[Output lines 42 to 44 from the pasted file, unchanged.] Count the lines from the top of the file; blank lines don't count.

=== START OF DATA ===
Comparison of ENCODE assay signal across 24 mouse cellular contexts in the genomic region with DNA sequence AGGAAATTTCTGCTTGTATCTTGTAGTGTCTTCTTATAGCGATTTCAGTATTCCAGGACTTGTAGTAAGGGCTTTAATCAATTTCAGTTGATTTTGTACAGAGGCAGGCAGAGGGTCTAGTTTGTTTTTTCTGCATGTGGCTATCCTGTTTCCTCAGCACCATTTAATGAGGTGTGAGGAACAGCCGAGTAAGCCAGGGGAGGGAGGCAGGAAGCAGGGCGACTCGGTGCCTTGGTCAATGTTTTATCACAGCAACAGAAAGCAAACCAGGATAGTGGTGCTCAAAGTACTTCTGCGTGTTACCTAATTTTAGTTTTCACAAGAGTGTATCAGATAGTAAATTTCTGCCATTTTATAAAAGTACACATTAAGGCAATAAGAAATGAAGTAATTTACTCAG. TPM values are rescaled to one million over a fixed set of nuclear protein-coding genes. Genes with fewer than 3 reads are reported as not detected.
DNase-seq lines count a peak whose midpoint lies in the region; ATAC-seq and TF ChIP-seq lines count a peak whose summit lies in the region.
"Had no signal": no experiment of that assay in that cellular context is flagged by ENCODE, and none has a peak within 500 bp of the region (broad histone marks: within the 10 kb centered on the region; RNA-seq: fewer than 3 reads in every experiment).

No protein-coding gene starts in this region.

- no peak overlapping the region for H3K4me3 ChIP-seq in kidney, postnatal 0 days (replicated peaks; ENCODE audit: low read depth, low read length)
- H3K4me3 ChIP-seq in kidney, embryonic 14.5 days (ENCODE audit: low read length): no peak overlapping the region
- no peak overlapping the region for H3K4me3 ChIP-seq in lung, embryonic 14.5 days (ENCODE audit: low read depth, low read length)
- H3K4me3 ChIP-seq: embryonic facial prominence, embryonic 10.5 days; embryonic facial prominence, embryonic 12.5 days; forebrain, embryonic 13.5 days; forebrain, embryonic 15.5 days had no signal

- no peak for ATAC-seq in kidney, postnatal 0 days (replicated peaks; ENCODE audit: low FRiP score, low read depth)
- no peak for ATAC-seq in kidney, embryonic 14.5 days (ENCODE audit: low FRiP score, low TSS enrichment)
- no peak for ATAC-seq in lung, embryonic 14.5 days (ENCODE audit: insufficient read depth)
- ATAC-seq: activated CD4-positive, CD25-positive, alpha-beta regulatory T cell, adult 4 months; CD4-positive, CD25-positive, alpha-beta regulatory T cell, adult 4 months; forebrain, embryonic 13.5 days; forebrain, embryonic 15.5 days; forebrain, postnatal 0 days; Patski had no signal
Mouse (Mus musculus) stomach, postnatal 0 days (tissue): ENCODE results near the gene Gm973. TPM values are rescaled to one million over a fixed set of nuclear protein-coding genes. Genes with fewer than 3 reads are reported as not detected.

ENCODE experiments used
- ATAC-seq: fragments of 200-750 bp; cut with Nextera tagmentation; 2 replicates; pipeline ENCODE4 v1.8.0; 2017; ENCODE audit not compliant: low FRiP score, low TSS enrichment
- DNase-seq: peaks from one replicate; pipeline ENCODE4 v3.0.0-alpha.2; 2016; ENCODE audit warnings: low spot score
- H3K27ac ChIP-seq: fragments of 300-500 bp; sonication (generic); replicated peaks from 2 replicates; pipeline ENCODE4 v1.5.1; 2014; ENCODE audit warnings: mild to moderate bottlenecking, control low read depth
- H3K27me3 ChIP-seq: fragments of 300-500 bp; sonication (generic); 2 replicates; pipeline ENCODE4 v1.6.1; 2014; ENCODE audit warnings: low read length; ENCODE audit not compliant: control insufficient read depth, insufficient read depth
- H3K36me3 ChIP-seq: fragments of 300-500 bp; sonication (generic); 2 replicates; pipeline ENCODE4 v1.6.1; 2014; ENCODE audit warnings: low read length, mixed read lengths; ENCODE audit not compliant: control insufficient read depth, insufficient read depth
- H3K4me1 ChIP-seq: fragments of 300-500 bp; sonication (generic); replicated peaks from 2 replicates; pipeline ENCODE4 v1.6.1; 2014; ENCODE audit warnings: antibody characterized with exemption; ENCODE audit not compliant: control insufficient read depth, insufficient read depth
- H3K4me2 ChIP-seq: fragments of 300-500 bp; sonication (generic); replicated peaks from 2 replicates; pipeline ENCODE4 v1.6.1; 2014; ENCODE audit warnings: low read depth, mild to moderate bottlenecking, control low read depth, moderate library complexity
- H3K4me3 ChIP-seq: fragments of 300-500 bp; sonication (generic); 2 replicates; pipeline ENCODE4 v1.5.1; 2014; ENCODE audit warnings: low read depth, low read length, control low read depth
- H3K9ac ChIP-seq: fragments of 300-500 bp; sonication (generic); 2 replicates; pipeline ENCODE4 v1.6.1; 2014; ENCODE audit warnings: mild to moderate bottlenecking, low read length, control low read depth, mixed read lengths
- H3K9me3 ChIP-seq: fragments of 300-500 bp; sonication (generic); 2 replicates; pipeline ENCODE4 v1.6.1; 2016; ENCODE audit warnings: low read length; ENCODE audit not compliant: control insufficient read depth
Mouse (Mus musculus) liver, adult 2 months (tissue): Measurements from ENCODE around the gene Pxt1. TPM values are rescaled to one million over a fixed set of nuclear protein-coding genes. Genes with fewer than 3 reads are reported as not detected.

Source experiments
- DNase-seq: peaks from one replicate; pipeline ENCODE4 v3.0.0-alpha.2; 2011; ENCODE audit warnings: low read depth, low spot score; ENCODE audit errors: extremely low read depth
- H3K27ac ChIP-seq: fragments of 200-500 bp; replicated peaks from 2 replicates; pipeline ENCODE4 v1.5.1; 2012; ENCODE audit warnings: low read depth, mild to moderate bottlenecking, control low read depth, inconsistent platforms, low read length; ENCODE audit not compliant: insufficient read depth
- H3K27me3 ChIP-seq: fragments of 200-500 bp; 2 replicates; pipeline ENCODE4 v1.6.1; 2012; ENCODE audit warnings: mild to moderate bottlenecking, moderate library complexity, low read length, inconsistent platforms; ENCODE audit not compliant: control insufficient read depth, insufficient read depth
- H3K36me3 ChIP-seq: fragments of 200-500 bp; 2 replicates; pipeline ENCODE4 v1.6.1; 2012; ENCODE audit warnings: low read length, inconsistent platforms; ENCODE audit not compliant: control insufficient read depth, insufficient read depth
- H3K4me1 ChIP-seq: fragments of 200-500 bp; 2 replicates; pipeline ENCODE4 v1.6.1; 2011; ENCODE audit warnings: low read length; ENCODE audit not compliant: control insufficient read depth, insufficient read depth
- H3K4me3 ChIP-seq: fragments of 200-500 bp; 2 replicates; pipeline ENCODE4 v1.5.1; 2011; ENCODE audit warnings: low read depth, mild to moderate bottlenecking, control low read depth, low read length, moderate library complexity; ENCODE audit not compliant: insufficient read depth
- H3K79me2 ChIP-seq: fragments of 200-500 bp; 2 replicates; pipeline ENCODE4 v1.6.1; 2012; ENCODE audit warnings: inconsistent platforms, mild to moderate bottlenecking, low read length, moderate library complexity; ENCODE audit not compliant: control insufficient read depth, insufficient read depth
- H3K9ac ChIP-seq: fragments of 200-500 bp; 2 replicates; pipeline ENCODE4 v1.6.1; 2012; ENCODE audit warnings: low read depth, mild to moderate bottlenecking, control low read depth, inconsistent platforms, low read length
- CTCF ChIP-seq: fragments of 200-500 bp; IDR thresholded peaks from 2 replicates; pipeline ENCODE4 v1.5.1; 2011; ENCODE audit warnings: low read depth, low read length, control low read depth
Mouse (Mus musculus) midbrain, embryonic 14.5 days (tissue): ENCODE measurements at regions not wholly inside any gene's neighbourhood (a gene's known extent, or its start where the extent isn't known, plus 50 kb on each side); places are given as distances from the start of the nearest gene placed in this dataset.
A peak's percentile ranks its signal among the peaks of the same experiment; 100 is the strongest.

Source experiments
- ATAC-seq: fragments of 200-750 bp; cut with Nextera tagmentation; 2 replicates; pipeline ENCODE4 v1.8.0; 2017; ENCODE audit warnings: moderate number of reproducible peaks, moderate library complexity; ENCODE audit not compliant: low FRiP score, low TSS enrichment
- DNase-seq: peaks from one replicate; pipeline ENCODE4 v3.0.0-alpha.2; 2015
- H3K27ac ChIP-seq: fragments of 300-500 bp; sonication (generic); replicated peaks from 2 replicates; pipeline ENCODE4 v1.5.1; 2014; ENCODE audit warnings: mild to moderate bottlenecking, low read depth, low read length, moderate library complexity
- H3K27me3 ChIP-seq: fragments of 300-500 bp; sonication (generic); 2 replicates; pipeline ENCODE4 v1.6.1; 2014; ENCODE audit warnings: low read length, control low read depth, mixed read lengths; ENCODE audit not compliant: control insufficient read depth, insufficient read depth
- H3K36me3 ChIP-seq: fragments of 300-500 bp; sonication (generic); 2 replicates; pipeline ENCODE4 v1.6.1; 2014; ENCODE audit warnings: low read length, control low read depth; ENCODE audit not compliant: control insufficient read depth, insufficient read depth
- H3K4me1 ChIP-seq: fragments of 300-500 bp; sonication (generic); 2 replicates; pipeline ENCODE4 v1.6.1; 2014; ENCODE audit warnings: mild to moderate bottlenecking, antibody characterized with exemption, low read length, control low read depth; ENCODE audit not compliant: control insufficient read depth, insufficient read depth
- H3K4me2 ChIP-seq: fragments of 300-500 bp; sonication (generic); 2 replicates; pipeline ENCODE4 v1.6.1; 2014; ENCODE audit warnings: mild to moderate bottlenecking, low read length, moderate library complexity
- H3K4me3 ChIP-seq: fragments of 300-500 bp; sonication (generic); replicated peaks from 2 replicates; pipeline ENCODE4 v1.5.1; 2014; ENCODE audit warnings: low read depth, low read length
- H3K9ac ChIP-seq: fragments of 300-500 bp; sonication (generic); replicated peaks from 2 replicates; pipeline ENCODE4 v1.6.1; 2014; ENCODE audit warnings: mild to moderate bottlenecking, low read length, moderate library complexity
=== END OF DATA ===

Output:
- H3K27me3 ChIP-seq: fragments of 300-500 bp; sonication (generic); 2 replicates; pipeline ENCODE4 v1.6.1; 2014; ENCODE audit warnings: low read length, control low read depth, mixed read lengths; ENCODE audit not compliant: control insufficient read depth, insufficient read depth
- H3K36me3 ChIP-seq: fragments of 300-500 bp; sonication (generic); 2 replicates; pipeline ENCODE4 v1.6.1; 2014; ENCODE audit warnings: low read length, control low read depth; ENCODE audit not compliant: control insufficient read depth, insufficient read depth
- H3K4me1 ChIP-seq: fragments of 300-500 bp; sonication (generic); 2 replicates; pipeline ENCODE4 v1.6.1; 2014; ENCODE audit warnings: mild to moderate bottlenecking, antibody characterized with exemption, low read length, control low read depth; ENCODE audit not compliant: control insufficient read depth, insufficient read depth